We focused not on the damage, which is evident for several thousand miles, but on Vermont’s wild flowers in full spring; on acres of wild white trillium covering the forest floors of upstate New York; the rural art of tilled fields and verdant mid-American agriculture; the rugged rocky splendor of Wyoming, with its herds of antelope and long stretches of desolate landscape colored with the rich subtle shades known to harsh and inclement environments.

The far west is breathtaking in Spring. Both deserts and mountains vibrate with fleeting blossom and wildlife. Those tumbling weeds, so characteristic of long stretches of arid land, were silvery light green and not a few sporting bright yellow flowers. Utah and Nevada are never more beautiful or magnificent than at dusk or dawn. What ever fears we had on our migration were dispelled by luck, T’s masterful driving, and the experience of awe-reviving memories of earlier youthful trips in broken down Volkswagen buses, a few tabs, tokes, and fewer bucks, sleeping bags and heedless open adventure.

Donner Pass is the border by which California leaves America. Naturally, we made hungry jokes or discussed bones of contention. But such puns are small in the atmosphere. The mountains are gigantic, raw, and dangerous. It is easy to feel death in the possibility there. In encompassing stillness, the Donner ghosts are a matrix of all that is American in the lure to new land, new lives, a fresh start; in short, the promise of California, which for more than a century has always been the magic of the American dream. As goes California, so goes the nation. It’s true. And unfortunately too true, for the Donner experience was tragic in its miscalculation of hope. The story of their survivors however, has no moral, redemption or universal tale of wisdom–just survival. We are here again.

The Bay area , San Francisco is ‘home’ to us; to millions of us who have ever lived there. Some of us are natives, most of us visitors who have fallen in love with the City by the Bay. There are few cities that engender as much passionate attachment as San Francisco;  New York—Paris—a few others. But none is San Francisco ( The City). Irregardless of what particular house or apartment one has owned or rented, or borrowed or shared, San Francisco, itself, is ‘home.’ It always strikes me with excitement and active nostalgia, as if seeing the face of a lost lover in a crowd. The pulse quickens and the heart rejoices. And yes, the magnificent Golden Gate Park still smells like feral cat pee, but everyone pretends it’s the eucalyptus. And sour dough with fresh crab and a chilled Napa Chardonnay…..ah!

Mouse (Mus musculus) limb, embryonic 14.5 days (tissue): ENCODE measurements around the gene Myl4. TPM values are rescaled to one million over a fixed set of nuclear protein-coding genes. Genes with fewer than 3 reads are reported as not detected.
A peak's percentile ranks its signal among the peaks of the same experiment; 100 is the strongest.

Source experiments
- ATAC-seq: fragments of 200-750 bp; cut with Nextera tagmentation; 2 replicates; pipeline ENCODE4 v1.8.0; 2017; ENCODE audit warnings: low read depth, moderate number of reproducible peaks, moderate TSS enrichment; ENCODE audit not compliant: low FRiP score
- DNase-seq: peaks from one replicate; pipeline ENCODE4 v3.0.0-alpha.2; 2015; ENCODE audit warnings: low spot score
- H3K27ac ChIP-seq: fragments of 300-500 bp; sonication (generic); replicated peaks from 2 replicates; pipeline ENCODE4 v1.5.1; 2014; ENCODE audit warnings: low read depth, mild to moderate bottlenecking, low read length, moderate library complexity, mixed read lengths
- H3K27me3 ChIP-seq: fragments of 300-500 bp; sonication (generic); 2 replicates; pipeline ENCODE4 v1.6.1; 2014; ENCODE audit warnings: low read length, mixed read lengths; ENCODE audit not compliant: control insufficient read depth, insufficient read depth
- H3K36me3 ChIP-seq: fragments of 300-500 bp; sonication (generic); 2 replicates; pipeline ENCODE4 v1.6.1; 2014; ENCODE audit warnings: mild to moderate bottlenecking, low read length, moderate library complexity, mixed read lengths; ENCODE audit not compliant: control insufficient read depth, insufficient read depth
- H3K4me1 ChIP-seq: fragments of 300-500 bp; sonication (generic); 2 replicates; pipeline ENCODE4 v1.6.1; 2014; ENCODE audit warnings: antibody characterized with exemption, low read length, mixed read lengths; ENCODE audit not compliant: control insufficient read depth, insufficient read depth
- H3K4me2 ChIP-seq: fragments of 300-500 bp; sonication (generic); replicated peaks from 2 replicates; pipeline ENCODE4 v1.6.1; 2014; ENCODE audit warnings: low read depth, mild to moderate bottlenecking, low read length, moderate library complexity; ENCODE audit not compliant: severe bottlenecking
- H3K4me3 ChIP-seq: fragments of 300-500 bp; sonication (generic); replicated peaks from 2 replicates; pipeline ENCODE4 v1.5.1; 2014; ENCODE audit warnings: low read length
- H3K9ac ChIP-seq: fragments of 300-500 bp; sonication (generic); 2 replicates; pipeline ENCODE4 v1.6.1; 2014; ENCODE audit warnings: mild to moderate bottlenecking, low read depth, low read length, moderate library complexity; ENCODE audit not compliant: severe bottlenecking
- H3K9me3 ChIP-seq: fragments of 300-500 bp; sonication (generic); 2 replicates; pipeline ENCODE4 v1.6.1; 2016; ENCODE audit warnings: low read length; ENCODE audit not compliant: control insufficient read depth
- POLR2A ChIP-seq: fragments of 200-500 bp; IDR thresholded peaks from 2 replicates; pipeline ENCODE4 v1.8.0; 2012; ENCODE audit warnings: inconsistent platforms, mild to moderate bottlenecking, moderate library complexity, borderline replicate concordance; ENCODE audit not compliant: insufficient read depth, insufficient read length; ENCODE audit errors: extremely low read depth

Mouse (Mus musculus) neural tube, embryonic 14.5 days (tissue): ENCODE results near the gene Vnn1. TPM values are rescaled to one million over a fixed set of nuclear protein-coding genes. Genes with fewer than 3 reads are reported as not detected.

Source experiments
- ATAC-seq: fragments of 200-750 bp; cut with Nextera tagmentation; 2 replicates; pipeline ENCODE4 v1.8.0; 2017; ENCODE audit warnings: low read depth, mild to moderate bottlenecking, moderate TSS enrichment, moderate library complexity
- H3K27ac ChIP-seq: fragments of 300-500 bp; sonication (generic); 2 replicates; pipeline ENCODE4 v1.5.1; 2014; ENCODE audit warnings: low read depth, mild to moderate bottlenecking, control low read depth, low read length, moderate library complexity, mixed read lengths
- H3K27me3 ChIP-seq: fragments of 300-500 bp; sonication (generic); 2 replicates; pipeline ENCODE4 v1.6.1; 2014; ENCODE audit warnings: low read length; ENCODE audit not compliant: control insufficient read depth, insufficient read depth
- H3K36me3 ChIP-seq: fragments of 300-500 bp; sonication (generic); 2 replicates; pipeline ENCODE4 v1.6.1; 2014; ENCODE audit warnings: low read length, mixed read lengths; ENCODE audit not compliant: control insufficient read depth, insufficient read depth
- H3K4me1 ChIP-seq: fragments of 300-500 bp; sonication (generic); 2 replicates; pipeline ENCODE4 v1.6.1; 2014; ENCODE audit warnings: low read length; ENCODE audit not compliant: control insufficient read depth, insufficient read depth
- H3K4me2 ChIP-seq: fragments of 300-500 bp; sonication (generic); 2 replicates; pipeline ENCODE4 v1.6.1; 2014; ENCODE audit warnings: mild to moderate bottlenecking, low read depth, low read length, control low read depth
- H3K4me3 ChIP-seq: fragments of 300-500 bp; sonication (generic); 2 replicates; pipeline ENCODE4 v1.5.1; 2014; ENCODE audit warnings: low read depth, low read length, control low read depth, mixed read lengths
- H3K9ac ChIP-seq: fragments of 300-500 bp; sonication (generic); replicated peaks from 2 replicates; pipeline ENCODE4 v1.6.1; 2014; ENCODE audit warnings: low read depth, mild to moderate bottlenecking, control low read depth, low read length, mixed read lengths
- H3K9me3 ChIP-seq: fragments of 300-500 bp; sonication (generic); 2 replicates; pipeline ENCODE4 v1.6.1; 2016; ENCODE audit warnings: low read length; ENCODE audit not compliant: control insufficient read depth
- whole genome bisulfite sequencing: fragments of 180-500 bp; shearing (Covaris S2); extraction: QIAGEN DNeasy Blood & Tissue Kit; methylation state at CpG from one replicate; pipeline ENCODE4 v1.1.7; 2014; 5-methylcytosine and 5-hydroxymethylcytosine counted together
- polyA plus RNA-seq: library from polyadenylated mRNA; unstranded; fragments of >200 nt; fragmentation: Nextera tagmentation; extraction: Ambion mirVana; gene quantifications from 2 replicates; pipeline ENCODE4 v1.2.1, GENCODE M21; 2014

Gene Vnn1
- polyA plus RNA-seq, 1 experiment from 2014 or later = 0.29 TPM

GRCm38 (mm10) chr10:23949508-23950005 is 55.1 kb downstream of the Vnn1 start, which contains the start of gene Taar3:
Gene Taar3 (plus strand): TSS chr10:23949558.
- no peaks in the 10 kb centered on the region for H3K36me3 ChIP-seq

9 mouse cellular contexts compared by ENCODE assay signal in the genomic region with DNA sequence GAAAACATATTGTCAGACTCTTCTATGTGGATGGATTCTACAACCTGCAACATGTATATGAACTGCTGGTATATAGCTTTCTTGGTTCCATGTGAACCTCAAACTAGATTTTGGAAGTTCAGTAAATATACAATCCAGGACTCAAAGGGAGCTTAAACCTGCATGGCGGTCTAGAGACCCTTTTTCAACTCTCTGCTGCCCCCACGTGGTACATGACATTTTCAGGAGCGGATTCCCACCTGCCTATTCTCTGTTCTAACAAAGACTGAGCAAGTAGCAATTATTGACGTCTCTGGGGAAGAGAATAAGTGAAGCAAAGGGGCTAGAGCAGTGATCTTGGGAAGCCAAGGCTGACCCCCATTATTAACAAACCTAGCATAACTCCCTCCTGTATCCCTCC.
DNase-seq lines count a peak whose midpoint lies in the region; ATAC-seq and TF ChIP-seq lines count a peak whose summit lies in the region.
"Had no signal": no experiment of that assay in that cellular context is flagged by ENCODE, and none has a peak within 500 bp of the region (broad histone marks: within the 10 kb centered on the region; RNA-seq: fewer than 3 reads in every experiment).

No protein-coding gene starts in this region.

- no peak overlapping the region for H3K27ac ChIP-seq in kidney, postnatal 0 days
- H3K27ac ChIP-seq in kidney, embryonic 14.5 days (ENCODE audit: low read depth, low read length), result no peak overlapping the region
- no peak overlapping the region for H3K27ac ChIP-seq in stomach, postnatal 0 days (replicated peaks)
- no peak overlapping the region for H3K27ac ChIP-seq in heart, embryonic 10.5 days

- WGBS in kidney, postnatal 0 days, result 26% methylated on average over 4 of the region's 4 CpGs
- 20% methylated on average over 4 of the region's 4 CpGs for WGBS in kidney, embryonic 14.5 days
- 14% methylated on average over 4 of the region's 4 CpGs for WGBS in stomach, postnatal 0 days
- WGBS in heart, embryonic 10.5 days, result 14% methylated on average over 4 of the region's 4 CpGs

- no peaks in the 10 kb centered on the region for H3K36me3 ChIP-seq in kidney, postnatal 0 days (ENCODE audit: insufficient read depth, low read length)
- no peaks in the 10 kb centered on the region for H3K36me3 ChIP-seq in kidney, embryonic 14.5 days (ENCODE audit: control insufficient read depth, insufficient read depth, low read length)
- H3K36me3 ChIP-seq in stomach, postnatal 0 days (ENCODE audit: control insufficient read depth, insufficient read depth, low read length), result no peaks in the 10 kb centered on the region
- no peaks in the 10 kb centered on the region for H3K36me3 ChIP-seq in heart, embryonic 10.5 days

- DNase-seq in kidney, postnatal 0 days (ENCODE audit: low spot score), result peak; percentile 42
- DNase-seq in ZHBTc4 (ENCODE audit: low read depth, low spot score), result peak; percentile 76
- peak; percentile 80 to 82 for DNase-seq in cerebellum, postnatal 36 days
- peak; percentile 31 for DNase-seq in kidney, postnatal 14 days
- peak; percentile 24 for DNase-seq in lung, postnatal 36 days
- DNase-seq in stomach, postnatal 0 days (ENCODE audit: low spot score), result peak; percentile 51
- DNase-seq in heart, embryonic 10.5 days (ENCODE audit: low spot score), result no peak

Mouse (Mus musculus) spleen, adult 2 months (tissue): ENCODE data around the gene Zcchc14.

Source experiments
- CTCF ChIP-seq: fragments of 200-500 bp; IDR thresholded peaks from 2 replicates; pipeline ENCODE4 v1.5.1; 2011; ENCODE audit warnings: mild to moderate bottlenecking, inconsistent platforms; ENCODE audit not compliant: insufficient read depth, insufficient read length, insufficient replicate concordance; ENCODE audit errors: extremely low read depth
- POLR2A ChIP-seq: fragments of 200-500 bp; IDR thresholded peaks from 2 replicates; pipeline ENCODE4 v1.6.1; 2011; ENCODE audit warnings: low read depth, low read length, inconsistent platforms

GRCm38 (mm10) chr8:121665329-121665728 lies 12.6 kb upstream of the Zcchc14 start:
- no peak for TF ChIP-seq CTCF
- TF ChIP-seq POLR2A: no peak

As if the city itself were not mesmerizing enough, the Golden Gate Bridge will do it. One of the wonders of the world, its massive, muscular, clean-lined deco towers and feminine, graceful garlands of steel cable continue to enchant with a tense and perfect balance. Either from the City side or the Marin bluffs, the spell is cast. From fog to sun, from urban delight to redwood forests and vineyard country, Northern California constantly re-creates its promise of life. Still, beneath the dazzle and sensate luxury, there always lies for some of us the disquieting sense that we are only visitors, temporary sojourners passing through, even though having lived here on and off for nearly forty five years.

It was easy to leave Vermont in the intense activity that moving requires, in the complex planning and the myriad tangles of administrative restructuring that an ordinary American modern life now requires. It is not unlike a mourning put off in the quick of planning. Then it hits…the disconnect and realization that a real home has passed beyond to history. The farmhouse was that, a four year long poem of substantial being. Homesickness is one thing when it encompasses a city such as San Francisco, but quite another when it is a two hundred year old New England farmhouse that one has re-created as a second soul. Many lived there before us, and many will follow after. For a few of us it was 'the' home—more than a house. California doesn’t feel that way.

But then, as the move-in settles down in a tiny little town surrounded by vineyards and traces of the old California, daily life takes on its new cadences. It helps to create a garden first off, the working of earth, dirt and plants is a choreography of spirit and form that takes precedence  over the ’stuff ’ still in boxes. First in the ground, were scarlet runner beans and blue morning glories. Then came tomatoes and herbs; next came the water gardens: small, but cooling in this climate of hot dazzling sun. The scent of lavender and catalpa blossoms fill the air. Red dragonflies have already moved in. The akatambo are a perfect sign of the new life; we saw the blessing and embraced the omen. It also helps to rise early and walk part of the long West County trail that snakes its way over miles of orchards, vineyards, and berry farms.

Spring comes quickly to California, and leaves in the morning, silently, with barely a trace of its wildflower delicacy lingering in the air. For several weeks the trails were burgeoning with wildflowers: yellow mustard, blue and yellow thistles, feral hollyhocks, thin lavender/pink/white phlox, scentless naturalized sweet peas, wild pink climbing roses, tiny pedaled orange ground cover, deep purple crown vetch, and silver/green grasses with pink plumes. Butterfly bushes, arid country’s answer to lilacs, appear here and there as do delicate marsh plants, including some ancient farm asparagus along the ditches and wetlands, allowed to stand. Old wild plum, olive trees, and live oaks with Spanish moss arch much of the path in a tunnel of dappled light and cool motion. Birdsong is breathtakingly delightful. I think to myself,”How beautiful". I left my heart in San Francisco, and am home; but know, with no regrets that a vision of my deeper soul will never leave Vermont.

Then one day, the county parks crew with a gang of prisoners on ‘good behavior’ furlough came through the long miles of the trail, and cut down all the wildflowers to improve conditions for the other crews who would follow with improvements and repairs. Walking by them, you could feel the sheer delight at being outside again, in the sun, talking freely. They were visitors too, temporarily freed as I felt, and as chained to the past.

The crew work finished, the flowering ones are all cut down, done, dried and yellow now like the distant hills beyond, which seed and turn golden once spring has passed. As life goes on, we recreate and make our thriving the true story of survival and celebration our expression of transience. Someday, I’ve got to catch up on what happened to the Donner survivors.